Additionally, the user might associate one or more security managers with the application, a feature permitted by PJava. The security manager permanently controls the kinds of access users are permitted. The configuration data need not include only customization data or security managers, but may also include application state data for use in recovery upon a restart.
Processor 1010 loads this configuration data into persistent store 2020 as a persistent object step 4330!. Since the configuration data is persistently stored in persistent store 2020, the application controls all access to it, thereby eliminating any inconsistency between the configuration data and the code that manipulated it.
After loading the needed objects and the configuration data into persistent store 2020, processor 1010 stabilizes persistent store 2020, using the stabilization feature of PJava which atomically commits the objects to the store step 4410!. Processor 1010 then verifies and optimizes the objects in persistent store 2020 step 4420!. The persistent store should finally be given a name indicative of the application step 4430! to facilitate identification by a user. The application resides in a single, protected, executable entity and appears to the user as an ordinary executable file.
The present invention has the following advantages over conventional systems:
(1) The application objects cannot become inconsistent because all the objects (including both code and data) are persistently stored in a single store. Furthermore, because the configuration data is also contained in this single store, as PJava objects, it cannot become inconsistent with the code that manipulated it.
(2) Locating the objects is easy because all of the objects are persistently bound and physically located in the same store.
(3) Removing the application entails simply deleting the store. A new version of the application may be deployed either by completely replacing the existing store, or by applying an evolution tool to the store. Because Java provides full type information for all objects, the code may be incrementally updated and the configuration data may be reliably and easily migrated.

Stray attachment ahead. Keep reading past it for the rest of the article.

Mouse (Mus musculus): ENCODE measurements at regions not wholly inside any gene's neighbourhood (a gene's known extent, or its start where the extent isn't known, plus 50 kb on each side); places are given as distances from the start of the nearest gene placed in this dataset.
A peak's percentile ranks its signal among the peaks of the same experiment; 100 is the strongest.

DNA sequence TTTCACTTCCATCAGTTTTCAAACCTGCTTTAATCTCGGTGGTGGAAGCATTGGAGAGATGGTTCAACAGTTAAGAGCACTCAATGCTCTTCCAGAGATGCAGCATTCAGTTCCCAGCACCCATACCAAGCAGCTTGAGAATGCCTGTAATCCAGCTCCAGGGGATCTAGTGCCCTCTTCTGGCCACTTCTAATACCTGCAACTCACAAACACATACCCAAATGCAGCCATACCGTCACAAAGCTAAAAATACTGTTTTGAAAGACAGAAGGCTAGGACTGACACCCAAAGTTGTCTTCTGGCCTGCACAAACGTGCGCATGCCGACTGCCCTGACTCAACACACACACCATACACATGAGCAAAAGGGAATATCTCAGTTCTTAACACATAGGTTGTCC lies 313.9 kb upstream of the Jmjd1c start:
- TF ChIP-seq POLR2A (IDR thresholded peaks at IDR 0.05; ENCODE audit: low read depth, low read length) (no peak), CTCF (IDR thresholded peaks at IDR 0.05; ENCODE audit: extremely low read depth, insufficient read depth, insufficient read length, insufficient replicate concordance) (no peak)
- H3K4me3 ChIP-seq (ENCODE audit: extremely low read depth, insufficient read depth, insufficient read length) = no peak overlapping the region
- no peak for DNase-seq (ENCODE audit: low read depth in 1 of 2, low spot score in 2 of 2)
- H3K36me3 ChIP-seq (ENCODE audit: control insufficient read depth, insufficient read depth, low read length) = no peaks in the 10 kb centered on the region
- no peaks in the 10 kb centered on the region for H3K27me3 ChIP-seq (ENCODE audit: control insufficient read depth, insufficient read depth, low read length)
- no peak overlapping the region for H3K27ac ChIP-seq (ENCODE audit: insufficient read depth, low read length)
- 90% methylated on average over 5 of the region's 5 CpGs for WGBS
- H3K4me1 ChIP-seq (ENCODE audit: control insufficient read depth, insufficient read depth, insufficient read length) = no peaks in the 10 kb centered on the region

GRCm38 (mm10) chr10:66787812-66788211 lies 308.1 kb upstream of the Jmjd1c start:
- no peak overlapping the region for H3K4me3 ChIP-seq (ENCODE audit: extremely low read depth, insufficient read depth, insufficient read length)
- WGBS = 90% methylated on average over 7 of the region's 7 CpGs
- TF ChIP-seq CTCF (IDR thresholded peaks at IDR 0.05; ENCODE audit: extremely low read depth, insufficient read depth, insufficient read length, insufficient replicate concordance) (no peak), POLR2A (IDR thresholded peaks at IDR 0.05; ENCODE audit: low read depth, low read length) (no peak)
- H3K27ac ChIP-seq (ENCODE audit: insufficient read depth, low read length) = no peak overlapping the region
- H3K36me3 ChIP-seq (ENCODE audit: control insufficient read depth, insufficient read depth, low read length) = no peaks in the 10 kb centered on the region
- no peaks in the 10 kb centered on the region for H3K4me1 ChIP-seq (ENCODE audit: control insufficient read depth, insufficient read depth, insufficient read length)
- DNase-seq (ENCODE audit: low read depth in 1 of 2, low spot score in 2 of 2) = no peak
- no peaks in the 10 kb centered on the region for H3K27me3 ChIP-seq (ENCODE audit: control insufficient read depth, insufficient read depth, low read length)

The foregoing description of preferred embodiments of the present invention has been presented for purposes of illustration and description. It is not intended to be exhaustive or to limit the invention to the precise form disclosed, and modifications and variations are possible in light of the above teachings or may be acquired from practice of the invention. For example, the computer executing the encapsulation method of the present invention need not operate using the PJava programming language, but may alternatively operate using another persistent programming language. The scope of the invention is defined by the claims and their equivalents.
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|U.S. Classification||717/108, 719/315, 717/140|
|Oct 30, 1996||AS||Assignment|
Owner name: SUN MICROSYSTEMS, INC., CALIFORNIA
Free format text: ASSIGNMENT OF ASSIGNORS INTEREST;ASSIGNOR:JORDAN, MICHAEL J.;REEL/FRAME:008220/0675
Effective date: 19961021
|Nov 12, 1997||AS||Assignment|
Owner name: SUN MICROSYSTEMS, INC., CALIFORNIA
Free format text: ASSIGNMENT OF ASSIGNORS INTEREST;ASSIGNOR:JORDAN, MICHAEL J.;REEL/FRAME:008790/0408
Effective date: 19971112
|Jan 4, 2000||CC||Certificate of correction|
|Nov 29, 2002||FPAY||Fee payment|
Year of fee payment: 4
|Nov 13, 2006||FPAY||Fee payment|
Year of fee payment: 8
|Nov 10, 2010||FPAY||Fee payment|
Year of fee payment: 12